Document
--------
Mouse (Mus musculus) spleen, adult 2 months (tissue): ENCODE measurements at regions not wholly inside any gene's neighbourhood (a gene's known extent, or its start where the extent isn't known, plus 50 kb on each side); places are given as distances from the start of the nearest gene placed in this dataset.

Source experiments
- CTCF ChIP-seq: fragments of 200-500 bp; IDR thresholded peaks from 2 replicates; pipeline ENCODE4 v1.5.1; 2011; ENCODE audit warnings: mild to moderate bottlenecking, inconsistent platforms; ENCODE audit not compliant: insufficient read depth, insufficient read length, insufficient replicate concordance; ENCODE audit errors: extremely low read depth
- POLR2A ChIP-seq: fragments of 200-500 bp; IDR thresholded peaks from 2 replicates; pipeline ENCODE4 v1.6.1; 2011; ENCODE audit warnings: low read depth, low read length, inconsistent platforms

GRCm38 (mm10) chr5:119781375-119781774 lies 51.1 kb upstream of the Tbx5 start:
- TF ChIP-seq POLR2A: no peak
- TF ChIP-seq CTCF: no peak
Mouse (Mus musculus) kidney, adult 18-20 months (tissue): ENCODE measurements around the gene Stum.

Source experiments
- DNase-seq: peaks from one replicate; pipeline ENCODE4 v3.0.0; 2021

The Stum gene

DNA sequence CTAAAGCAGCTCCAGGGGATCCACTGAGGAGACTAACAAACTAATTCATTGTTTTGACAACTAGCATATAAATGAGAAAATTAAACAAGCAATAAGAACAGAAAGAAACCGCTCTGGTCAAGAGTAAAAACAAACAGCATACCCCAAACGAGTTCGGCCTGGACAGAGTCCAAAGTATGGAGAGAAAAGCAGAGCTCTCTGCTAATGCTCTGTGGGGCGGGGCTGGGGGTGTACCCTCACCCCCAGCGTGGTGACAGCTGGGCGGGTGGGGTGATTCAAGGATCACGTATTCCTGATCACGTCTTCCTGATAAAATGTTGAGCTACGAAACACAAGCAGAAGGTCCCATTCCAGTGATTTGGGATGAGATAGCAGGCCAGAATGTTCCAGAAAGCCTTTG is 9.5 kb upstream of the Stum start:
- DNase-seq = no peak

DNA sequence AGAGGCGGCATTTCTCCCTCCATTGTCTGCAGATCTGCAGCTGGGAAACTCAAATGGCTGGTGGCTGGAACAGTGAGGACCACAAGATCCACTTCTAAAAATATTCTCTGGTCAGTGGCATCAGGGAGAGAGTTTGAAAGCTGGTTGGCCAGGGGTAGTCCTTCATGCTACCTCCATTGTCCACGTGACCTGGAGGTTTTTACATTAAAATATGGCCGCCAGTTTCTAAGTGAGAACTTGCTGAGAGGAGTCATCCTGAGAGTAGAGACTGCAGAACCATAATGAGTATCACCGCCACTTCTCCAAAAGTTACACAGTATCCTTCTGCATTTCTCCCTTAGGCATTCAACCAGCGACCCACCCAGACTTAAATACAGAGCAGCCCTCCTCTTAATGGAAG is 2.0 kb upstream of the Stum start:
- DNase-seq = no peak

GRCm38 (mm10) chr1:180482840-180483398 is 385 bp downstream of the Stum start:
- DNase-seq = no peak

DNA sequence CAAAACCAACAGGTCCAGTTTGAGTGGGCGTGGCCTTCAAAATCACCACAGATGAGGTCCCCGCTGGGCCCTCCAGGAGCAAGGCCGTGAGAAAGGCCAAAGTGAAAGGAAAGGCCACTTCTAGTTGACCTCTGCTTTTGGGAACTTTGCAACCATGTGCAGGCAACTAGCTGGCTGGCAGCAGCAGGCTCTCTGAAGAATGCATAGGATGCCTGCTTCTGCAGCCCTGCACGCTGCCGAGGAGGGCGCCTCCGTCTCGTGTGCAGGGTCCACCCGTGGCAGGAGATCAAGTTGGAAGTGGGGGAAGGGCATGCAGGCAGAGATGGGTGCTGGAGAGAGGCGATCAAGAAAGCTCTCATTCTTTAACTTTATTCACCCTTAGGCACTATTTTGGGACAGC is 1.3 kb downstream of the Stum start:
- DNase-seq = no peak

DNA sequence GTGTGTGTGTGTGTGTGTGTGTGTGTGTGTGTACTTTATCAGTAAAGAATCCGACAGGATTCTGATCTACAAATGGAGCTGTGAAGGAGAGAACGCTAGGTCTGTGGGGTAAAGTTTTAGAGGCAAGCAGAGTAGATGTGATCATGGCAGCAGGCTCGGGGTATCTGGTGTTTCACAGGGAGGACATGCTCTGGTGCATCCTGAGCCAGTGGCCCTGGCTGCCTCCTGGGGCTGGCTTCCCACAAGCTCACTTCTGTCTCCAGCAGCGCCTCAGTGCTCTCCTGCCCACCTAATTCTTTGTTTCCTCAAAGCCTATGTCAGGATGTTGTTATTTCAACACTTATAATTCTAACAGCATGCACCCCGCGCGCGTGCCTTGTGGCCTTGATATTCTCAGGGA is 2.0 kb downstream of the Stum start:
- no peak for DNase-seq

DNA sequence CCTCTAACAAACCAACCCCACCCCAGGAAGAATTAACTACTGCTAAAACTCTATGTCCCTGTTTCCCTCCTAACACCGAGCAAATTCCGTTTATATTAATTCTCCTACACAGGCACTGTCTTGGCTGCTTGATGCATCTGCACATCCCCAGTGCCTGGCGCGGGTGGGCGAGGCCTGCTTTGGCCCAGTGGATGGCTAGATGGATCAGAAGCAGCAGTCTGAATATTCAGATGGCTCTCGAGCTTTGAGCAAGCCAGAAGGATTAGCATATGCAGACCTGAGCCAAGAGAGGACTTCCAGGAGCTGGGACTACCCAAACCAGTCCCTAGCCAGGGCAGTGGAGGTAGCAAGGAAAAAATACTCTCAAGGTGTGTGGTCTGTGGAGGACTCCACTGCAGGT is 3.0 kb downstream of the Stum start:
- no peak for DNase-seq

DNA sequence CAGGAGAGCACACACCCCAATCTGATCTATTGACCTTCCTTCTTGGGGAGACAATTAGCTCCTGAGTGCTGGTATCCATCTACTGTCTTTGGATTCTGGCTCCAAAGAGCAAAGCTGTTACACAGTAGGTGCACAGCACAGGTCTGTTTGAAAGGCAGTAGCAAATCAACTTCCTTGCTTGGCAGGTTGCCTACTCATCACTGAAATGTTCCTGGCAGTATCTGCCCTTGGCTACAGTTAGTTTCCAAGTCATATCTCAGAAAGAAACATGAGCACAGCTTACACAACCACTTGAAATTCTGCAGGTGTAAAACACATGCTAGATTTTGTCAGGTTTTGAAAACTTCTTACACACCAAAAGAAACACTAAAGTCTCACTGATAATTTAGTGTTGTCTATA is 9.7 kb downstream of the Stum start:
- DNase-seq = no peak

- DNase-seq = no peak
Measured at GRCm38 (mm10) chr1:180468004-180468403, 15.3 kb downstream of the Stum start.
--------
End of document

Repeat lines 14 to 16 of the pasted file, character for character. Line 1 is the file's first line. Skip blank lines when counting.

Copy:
DNA sequence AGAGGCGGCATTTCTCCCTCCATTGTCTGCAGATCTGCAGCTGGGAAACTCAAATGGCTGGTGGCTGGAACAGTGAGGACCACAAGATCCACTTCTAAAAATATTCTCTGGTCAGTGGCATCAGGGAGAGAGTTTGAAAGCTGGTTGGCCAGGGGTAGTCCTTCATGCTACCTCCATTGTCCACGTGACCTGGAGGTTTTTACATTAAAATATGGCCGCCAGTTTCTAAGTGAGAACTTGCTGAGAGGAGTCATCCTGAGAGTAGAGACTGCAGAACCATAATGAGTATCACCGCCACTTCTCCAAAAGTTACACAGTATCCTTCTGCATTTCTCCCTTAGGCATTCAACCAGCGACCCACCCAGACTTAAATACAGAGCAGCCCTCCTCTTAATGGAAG is 2.0 kb upstream of the Stum start:
- DNase-seq = no peak

GRCm38 (mm10) chr1:180482840-180483398 is 385 bp downstream of the Stum start: